Dept was warned about risk of moving patients, ex-Life Esidimeni director says

Former managing director at Life Esidimeni, Dr Busuku Mkhathswa, testified at the formal inquiry into the deaths of at least 144 mentally ill patients who were moved to under resourced and illegal NGOs in 2016.

FILE: Life Esidimeni Waverley Care Centre Hospital in Boksburg. Picture: Eyewitness News.

JOHANNESBURG - The High Court in Pretoria has heard that despite identifying the life-threatening risk of moving patients from Life Esidimeni facilities to NGOs, the Gauteng Health Department forged ahead with it's marathon plan anyway.

Former managing director at Life Esidimeni, Dr Busuku Mkhathswa, testified at the formal inquiry into the deaths of at least 144 mentally ill patients who were moved to under-resourced and illegal NGOs in 2016.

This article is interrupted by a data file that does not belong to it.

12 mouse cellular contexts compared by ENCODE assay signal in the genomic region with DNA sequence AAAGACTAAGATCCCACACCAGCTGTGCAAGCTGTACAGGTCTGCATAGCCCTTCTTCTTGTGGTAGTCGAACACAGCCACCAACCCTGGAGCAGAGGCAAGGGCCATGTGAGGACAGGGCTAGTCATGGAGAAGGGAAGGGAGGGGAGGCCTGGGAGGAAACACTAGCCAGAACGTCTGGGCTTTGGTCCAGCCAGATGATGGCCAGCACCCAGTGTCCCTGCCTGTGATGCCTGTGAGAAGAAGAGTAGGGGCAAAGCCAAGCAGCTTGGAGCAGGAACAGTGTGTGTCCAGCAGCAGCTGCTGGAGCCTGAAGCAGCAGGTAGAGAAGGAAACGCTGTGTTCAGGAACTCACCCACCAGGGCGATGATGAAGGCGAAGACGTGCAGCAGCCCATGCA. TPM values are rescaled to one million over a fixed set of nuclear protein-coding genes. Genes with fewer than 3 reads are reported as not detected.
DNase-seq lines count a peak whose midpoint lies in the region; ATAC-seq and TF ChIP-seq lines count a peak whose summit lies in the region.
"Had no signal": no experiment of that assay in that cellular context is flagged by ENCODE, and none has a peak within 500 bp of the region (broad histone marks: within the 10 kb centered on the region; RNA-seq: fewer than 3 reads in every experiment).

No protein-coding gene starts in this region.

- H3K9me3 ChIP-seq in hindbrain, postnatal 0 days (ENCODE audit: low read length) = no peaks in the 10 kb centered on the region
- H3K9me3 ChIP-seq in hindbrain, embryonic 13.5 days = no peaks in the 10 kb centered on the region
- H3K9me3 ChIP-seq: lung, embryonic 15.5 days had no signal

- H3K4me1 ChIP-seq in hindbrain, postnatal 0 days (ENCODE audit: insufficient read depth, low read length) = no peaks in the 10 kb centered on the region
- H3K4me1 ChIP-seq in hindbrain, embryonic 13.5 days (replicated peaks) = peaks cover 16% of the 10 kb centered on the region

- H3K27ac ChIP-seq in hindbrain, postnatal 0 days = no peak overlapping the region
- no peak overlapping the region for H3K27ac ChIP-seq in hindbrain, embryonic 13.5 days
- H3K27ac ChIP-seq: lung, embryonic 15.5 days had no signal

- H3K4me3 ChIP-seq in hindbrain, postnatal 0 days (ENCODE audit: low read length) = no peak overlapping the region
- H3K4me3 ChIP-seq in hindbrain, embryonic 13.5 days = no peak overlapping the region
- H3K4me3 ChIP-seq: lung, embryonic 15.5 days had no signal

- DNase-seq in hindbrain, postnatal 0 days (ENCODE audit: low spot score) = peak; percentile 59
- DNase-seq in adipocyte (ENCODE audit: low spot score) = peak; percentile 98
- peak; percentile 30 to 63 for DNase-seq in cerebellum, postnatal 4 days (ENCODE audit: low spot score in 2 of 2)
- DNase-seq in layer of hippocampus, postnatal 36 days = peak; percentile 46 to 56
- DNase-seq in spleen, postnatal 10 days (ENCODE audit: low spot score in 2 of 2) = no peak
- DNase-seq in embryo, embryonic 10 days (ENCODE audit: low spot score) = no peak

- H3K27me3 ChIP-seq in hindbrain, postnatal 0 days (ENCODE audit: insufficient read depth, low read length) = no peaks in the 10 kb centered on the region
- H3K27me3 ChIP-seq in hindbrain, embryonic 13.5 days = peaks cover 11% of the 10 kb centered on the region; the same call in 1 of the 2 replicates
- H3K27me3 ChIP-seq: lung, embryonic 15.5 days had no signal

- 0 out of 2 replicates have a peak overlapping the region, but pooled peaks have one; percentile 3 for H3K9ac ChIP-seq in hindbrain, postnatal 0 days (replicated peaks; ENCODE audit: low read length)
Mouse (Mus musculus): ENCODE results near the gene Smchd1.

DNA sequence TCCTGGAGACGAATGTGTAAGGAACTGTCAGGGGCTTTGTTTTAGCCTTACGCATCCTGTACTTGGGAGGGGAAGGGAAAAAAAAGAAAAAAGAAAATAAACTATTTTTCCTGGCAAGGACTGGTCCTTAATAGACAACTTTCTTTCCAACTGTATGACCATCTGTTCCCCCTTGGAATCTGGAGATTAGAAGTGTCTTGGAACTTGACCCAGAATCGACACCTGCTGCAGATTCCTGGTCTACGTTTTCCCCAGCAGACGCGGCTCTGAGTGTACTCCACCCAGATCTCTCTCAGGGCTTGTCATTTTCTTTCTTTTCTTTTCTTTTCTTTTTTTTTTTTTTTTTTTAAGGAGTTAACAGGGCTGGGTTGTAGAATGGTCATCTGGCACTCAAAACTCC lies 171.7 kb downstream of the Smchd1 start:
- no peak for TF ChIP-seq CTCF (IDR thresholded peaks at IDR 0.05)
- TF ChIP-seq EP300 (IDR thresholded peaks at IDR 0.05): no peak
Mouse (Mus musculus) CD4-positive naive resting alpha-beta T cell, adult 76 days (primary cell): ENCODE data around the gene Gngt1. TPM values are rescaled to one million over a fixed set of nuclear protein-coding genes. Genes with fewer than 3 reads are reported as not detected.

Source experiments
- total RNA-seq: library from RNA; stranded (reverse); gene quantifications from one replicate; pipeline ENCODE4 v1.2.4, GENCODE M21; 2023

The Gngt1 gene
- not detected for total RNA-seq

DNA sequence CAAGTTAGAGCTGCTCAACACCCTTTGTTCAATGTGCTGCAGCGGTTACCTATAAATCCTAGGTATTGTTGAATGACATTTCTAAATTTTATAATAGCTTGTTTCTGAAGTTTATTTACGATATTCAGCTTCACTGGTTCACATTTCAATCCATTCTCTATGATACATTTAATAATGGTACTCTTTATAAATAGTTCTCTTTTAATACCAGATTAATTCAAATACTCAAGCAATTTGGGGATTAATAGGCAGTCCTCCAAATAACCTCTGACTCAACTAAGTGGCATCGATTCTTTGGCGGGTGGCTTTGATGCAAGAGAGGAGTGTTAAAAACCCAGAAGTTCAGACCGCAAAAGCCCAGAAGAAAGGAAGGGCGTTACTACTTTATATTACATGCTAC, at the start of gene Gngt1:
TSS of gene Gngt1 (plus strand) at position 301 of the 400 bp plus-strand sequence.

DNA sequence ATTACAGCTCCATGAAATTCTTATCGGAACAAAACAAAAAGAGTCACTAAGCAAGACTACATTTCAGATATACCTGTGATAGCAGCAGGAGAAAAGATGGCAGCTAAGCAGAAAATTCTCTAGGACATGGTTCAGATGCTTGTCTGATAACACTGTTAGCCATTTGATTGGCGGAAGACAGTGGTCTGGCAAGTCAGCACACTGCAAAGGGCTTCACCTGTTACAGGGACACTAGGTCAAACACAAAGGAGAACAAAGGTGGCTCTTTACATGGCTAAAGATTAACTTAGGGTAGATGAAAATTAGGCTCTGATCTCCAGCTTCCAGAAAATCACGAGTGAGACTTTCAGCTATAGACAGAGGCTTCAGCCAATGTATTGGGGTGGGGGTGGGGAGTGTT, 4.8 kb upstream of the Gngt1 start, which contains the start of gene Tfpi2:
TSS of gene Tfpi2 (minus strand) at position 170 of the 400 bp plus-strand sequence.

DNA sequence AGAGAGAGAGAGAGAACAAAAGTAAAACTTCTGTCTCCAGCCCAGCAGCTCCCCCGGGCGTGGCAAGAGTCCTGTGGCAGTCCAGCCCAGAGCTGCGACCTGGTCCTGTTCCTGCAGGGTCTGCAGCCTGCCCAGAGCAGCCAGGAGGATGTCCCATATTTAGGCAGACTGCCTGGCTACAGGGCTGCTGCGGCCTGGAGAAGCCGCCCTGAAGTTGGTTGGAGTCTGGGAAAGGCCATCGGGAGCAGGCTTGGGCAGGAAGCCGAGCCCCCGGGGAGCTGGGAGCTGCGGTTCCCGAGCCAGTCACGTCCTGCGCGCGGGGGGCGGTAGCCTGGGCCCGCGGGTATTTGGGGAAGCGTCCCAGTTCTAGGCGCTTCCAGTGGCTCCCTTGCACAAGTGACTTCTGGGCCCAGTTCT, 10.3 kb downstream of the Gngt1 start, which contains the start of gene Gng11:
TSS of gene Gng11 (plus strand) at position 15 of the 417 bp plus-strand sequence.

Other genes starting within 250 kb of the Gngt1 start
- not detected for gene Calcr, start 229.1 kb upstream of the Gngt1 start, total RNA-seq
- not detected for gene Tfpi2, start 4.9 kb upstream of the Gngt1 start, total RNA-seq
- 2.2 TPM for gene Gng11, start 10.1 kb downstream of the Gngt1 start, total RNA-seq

Many of the patients relapsed and some died of starvation, neglect and dehydration.

The inquiry into the Life Esidimeni tragedy has heard how in 2007, 15 children were moved from Life Esidimeni by the Gauteng Health Department to an NGO on a trial basis and two of them died.

Mkhasthwa told the court that those who survived were returned to the facility dehydrated and malnourished.

He said that they were opposed to the move and warned the provincial Health Department that the 2016 marathon project could be fatal.

"We kept on warning the officials of the risk potential," he said.

Mkhatshwa said that they also raised concerns regarding the time frames of the transfer of the mentally ill patients, who were hastily moved in weeks, as opposed to an initial plan of over a seven-year period.

Download the Eyewitness News app to your iOS or Android device.